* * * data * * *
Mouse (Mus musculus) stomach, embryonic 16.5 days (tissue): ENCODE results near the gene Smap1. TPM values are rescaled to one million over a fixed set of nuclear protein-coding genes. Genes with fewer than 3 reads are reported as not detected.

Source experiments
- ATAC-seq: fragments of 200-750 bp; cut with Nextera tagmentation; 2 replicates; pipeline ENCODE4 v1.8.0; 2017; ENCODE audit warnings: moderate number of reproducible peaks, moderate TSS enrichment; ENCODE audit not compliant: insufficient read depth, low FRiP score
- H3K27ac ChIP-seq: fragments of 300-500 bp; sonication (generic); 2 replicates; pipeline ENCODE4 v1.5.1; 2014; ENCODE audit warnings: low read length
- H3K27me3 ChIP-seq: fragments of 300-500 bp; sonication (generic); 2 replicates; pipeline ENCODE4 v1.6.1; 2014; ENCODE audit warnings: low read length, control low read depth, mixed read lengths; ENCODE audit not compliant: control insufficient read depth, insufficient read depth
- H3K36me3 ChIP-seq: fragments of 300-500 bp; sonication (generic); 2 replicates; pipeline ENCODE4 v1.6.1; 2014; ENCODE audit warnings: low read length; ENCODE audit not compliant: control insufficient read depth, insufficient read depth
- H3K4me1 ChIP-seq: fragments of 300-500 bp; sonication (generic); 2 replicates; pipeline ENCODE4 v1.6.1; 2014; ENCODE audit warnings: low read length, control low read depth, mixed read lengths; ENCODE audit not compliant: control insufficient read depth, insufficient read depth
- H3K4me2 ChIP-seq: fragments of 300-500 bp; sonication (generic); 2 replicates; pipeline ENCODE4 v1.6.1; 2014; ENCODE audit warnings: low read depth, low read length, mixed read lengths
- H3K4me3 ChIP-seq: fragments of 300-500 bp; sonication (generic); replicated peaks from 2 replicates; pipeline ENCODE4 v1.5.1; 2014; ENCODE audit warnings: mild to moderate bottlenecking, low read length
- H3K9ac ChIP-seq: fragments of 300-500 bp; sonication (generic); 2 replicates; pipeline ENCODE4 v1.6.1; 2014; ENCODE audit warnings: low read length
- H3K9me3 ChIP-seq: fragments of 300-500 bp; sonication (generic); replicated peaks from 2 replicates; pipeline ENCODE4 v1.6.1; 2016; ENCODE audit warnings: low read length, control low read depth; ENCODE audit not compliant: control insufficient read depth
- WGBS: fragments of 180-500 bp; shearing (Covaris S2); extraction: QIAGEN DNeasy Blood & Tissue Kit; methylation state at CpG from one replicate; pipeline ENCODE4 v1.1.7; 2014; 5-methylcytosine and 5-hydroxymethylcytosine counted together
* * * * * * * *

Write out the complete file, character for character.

Mouse (Mus musculus) stomach, embryonic 16.5 days (tissue): ENCODE results near the gene Smap1. TPM values are rescaled to one million over a fixed set of nuclear protein-coding genes. Genes with fewer than 3 reads are reported as not detected.

Source experiments
- ATAC-seq: fragments of 200-750 bp; cut with Nextera tagmentation; 2 replicates; pipeline ENCODE4 v1.8.0; 2017; ENCODE audit warnings: moderate number of reproducible peaks, moderate TSS enrichment; ENCODE audit not compliant: insufficient read depth, low FRiP score
- H3K27ac ChIP-seq: fragments of 300-500 bp; sonication (generic); 2 replicates; pipeline ENCODE4 v1.5.1; 2014; ENCODE audit warnings: low read length
- H3K27me3 ChIP-seq: fragments of 300-500 bp; sonication (generic); 2 replicates; pipeline ENCODE4 v1.6.1; 2014; ENCODE audit warnings: low read length, control low read depth, mixed read lengths; ENCODE audit not compliant: control insufficient read depth, insufficient read depth
- H3K36me3 ChIP-seq: fragments of 300-500 bp; sonication (generic); 2 replicates; pipeline ENCODE4 v1.6.1; 2014; ENCODE audit warnings: low read length; ENCODE audit not compliant: control insufficient read depth, insufficient read depth
- H3K4me1 ChIP-seq: fragments of 300-500 bp; sonication (generic); 2 replicates; pipeline ENCODE4 v1.6.1; 2014; ENCODE audit warnings: low read length, control low read depth, mixed read lengths; ENCODE audit not compliant: control insufficient read depth, insufficient read depth
- H3K4me2 ChIP-seq: fragments of 300-500 bp; sonication (generic); 2 replicates; pipeline ENCODE4 v1.6.1; 2014; ENCODE audit warnings: low read depth, low read length, mixed read lengths
- H3K4me3 ChIP-seq: fragments of 300-500 bp; sonication (generic); replicated peaks from 2 replicates; pipeline ENCODE4 v1.5.1; 2014; ENCODE audit warnings: mild to moderate bottlenecking, low read length
- H3K9ac ChIP-seq: fragments of 300-500 bp; sonication (generic); 2 replicates; pipeline ENCODE4 v1.6.1; 2014; ENCODE audit warnings: low read length
- H3K9me3 ChIP-seq: fragments of 300-500 bp; sonication (generic); replicated peaks from 2 replicates; pipeline ENCODE4 v1.6.1; 2016; ENCODE audit warnings: low read length, control low read depth; ENCODE audit not compliant: control insufficient read depth
- WGBS: fragments of 180-500 bp; shearing (Covaris S2); extraction: QIAGEN DNeasy Blood & Tissue Kit; methylation state at CpG from one replicate; pipeline ENCODE4 v1.1.7; 2014; 5-methylcytosine and 5-hydroxymethylcytosine counted together